How has coronavirus impacted your business and what can people do to help?
Wilson Fish Markets
“We are a Local Family business in Washington that sells fresh, frozen and smoked King Salmon, Halibut, Black Cod and more. We fish locally in Washington and Oregon on the Pacific Ocean no nets just hook and line. Its the freshest fish you can find…unless you’re eating on the boat!! For the past 20 years we have sold our fish at Farmer’s Markets in Tacoma (Proctor), Puyallup, Edmonds, Redmond, Madrona, Ballard and Lake Forest Park…as well as wholesaling to some local area restaurants. We are now, like everyone else, trying to figure out how to make our business work during these unbalanced times. After the initial shock wore off that farmers markets were not going to be open…we decided to try home delivery! We are trying all sorts if avenues to let our customers know they can still get quality fish and maybe even pick up some new ones along the way. Our Facebook page is https://www.facebook.com/Wilson-Fish-Markets-142645242418035/. We will deliver to anyone in the Seattle/Tacoma area generally within a day or two. We are practicing safety protocols wearing gloves and using sanitizer as often as possible.”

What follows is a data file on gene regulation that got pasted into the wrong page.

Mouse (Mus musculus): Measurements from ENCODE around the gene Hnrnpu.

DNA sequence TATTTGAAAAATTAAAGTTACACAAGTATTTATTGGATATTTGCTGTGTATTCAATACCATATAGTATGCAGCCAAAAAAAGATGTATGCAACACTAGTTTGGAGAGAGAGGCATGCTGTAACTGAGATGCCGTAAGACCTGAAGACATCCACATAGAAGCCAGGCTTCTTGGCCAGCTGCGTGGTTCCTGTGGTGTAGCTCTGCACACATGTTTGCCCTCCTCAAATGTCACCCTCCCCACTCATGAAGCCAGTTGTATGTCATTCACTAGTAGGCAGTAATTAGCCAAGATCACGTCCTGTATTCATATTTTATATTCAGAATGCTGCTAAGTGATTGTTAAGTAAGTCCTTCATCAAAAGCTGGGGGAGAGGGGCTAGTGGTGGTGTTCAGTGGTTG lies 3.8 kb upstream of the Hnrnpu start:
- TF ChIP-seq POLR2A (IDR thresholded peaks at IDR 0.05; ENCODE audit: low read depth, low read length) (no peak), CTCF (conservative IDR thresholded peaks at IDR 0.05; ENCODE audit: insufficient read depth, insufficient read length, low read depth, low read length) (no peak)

Whats Poppin Co
“We’re a startup out of the UW entrepreneurship program, and our mission is to provide low-cost snack food that doesn’t sacrifice quality, health, or environmental values for taste. As a brand-new company we have been heavily affected by COVID-19, so we are especially appreciative of local support. We can deliver popcorn orders directly to local customers when they order from our website, http://www.whatspoppinco.com, and any help getting the word out would go a long way. Thank you!”
Valerie Madison Jewelry